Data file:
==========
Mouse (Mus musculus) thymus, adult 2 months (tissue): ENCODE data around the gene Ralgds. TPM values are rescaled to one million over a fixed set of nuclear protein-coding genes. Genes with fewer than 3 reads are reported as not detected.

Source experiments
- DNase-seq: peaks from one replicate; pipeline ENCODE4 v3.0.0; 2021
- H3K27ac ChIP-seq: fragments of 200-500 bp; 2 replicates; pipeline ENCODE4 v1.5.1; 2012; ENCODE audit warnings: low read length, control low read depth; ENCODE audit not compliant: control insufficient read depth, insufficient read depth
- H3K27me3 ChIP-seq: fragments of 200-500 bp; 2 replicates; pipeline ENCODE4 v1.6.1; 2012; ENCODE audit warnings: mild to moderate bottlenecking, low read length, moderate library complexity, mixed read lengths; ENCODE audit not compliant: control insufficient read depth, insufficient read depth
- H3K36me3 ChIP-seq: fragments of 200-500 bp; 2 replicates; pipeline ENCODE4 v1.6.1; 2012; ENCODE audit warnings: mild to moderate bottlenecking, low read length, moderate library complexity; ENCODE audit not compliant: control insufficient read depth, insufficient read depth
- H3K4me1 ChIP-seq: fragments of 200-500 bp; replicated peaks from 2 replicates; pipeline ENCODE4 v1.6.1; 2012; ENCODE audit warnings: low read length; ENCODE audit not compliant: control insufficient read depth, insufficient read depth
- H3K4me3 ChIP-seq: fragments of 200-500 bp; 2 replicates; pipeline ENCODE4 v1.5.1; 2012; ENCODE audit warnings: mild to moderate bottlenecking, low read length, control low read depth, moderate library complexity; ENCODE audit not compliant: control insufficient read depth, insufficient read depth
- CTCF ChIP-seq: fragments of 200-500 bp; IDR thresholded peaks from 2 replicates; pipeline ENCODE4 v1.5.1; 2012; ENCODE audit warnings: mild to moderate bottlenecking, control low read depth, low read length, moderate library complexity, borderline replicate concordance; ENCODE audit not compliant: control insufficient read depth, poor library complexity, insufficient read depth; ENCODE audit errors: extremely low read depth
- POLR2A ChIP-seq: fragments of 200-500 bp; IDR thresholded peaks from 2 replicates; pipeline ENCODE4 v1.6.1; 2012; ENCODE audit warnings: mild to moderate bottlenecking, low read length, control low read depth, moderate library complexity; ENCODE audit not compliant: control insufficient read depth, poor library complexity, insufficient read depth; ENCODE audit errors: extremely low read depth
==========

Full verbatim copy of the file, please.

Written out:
Mouse (Mus musculus) thymus, adult 2 months (tissue): ENCODE data around the gene Ralgds. TPM values are rescaled to one million over a fixed set of nuclear protein-coding genes. Genes with fewer than 3 reads are reported as not detected.

Source experiments
- DNase-seq: peaks from one replicate; pipeline ENCODE4 v3.0.0; 2021
- H3K27ac ChIP-seq: fragments of 200-500 bp; 2 replicates; pipeline ENCODE4 v1.5.1; 2012; ENCODE audit warnings: low read length, control low read depth; ENCODE audit not compliant: control insufficient read depth, insufficient read depth
- H3K27me3 ChIP-seq: fragments of 200-500 bp; 2 replicates; pipeline ENCODE4 v1.6.1; 2012; ENCODE audit warnings: mild to moderate bottlenecking, low read length, moderate library complexity, mixed read lengths; ENCODE audit not compliant: control insufficient read depth, insufficient read depth
- H3K36me3 ChIP-seq: fragments of 200-500 bp; 2 replicates; pipeline ENCODE4 v1.6.1; 2012; ENCODE audit warnings: mild to moderate bottlenecking, low read length, moderate library complexity; ENCODE audit not compliant: control insufficient read depth, insufficient read depth
- H3K4me1 ChIP-seq: fragments of 200-500 bp; replicated peaks from 2 replicates; pipeline ENCODE4 v1.6.1; 2012; ENCODE audit warnings: low read length; ENCODE audit not compliant: control insufficient read depth, insufficient read depth
- H3K4me3 ChIP-seq: fragments of 200-500 bp; 2 replicates; pipeline ENCODE4 v1.5.1; 2012; ENCODE audit warnings: mild to moderate bottlenecking, low read length, control low read depth, moderate library complexity; ENCODE audit not compliant: control insufficient read depth, insufficient read depth
- CTCF ChIP-seq: fragments of 200-500 bp; IDR thresholded peaks from 2 replicates; pipeline ENCODE4 v1.5.1; 2012; ENCODE audit warnings: mild to moderate bottlenecking, control low read depth, low read length, moderate library complexity, borderline replicate concordance; ENCODE audit not compliant: control insufficient read depth, poor library complexity, insufficient read depth; ENCODE audit errors: extremely low read depth
- POLR2A ChIP-seq: fragments of 200-500 bp; IDR thresholded peaks from 2 replicates; pipeline ENCODE4 v1.6.1; 2012; ENCODE audit warnings: mild to moderate bottlenecking, low read length, control low read depth, moderate library complexity; ENCODE audit not compliant: control insufficient read depth, poor library complexity, insufficient read depth; ENCODE audit errors: extremely low read depth